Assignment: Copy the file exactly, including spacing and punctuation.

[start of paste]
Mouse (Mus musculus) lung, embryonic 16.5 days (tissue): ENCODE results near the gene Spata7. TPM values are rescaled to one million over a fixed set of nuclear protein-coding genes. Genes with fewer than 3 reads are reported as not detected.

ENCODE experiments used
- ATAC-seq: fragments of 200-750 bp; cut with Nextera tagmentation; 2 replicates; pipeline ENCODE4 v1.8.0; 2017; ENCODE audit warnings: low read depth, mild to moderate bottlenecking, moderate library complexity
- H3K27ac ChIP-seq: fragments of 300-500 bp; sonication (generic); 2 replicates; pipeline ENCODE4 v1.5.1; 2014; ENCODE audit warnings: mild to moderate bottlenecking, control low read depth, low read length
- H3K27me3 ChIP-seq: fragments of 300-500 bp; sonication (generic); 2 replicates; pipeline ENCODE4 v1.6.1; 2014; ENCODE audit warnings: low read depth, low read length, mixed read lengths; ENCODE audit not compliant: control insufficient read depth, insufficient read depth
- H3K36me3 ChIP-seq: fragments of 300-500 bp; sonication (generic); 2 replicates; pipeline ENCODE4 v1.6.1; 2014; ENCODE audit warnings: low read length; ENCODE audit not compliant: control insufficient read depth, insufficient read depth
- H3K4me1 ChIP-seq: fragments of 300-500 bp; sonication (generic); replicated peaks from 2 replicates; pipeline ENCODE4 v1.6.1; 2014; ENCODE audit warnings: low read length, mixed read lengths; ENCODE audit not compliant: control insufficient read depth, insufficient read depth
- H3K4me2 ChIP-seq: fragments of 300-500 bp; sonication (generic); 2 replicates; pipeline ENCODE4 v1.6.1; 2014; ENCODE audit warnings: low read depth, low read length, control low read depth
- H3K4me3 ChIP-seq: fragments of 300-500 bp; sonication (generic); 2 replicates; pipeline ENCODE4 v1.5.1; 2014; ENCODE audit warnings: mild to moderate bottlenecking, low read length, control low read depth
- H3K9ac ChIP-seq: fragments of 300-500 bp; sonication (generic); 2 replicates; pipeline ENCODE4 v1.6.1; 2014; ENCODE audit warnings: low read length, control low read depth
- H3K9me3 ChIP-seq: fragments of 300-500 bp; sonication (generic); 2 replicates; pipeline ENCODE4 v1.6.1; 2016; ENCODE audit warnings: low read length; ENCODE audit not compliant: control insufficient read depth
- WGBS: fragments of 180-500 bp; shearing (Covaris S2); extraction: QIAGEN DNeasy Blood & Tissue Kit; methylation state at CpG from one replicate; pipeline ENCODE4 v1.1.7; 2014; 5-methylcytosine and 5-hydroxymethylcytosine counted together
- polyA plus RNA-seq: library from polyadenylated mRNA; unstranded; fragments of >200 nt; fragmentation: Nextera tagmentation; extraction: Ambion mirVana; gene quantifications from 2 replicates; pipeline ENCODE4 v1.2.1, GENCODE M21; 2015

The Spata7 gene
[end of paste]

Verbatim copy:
Mouse (Mus musculus) lung, embryonic 16.5 days (tissue): ENCODE results near the gene Spata7. TPM values are rescaled to one million over a fixed set of nuclear protein-coding genes. Genes with fewer than 3 reads are reported as not detected.

ENCODE experiments used
- ATAC-seq: fragments of 200-750 bp; cut with Nextera tagmentation; 2 replicates; pipeline ENCODE4 v1.8.0; 2017; ENCODE audit warnings: low read depth, mild to moderate bottlenecking, moderate library complexity
- H3K27ac ChIP-seq: fragments of 300-500 bp; sonication (generic); 2 replicates; pipeline ENCODE4 v1.5.1; 2014; ENCODE audit warnings: mild to moderate bottlenecking, control low read depth, low read length
- H3K27me3 ChIP-seq: fragments of 300-500 bp; sonication (generic); 2 replicates; pipeline ENCODE4 v1.6.1; 2014; ENCODE audit warnings: low read depth, low read length, mixed read lengths; ENCODE audit not compliant: control insufficient read depth, insufficient read depth
- H3K36me3 ChIP-seq: fragments of 300-500 bp; sonication (generic); 2 replicates; pipeline ENCODE4 v1.6.1; 2014; ENCODE audit warnings: low read length; ENCODE audit not compliant: control insufficient read depth, insufficient read depth
- H3K4me1 ChIP-seq: fragments of 300-500 bp; sonication (generic); replicated peaks from 2 replicates; pipeline ENCODE4 v1.6.1; 2014; ENCODE audit warnings: low read length, mixed read lengths; ENCODE audit not compliant: control insufficient read depth, insufficient read depth
- H3K4me2 ChIP-seq: fragments of 300-500 bp; sonication (generic); 2 replicates; pipeline ENCODE4 v1.6.1; 2014; ENCODE audit warnings: low read depth, low read length, control low read depth
- H3K4me3 ChIP-seq: fragments of 300-500 bp; sonication (generic); 2 replicates; pipeline ENCODE4 v1.5.1; 2014; ENCODE audit warnings: mild to moderate bottlenecking, low read length, control low read depth
- H3K9ac ChIP-seq: fragments of 300-500 bp; sonication (generic); 2 replicates; pipeline ENCODE4 v1.6.1; 2014; ENCODE audit warnings: low read length, control low read depth
- H3K9me3 ChIP-seq: fragments of 300-500 bp; sonication (generic); 2 replicates; pipeline ENCODE4 v1.6.1; 2016; ENCODE audit warnings: low read length; ENCODE audit not compliant: control insufficient read depth
- WGBS: fragments of 180-500 bp; shearing (Covaris S2); extraction: QIAGEN DNeasy Blood & Tissue Kit; methylation state at CpG from one replicate; pipeline ENCODE4 v1.1.7; 2014; 5-methylcytosine and 5-hydroxymethylcytosine counted together
- polyA plus RNA-seq: library from polyadenylated mRNA; unstranded; fragments of >200 nt; fragmentation: Nextera tagmentation; extraction: Ambion mirVana; gene quantifications from 2 replicates; pipeline ENCODE4 v1.2.1, GENCODE M21; 2015

The Spata7 gene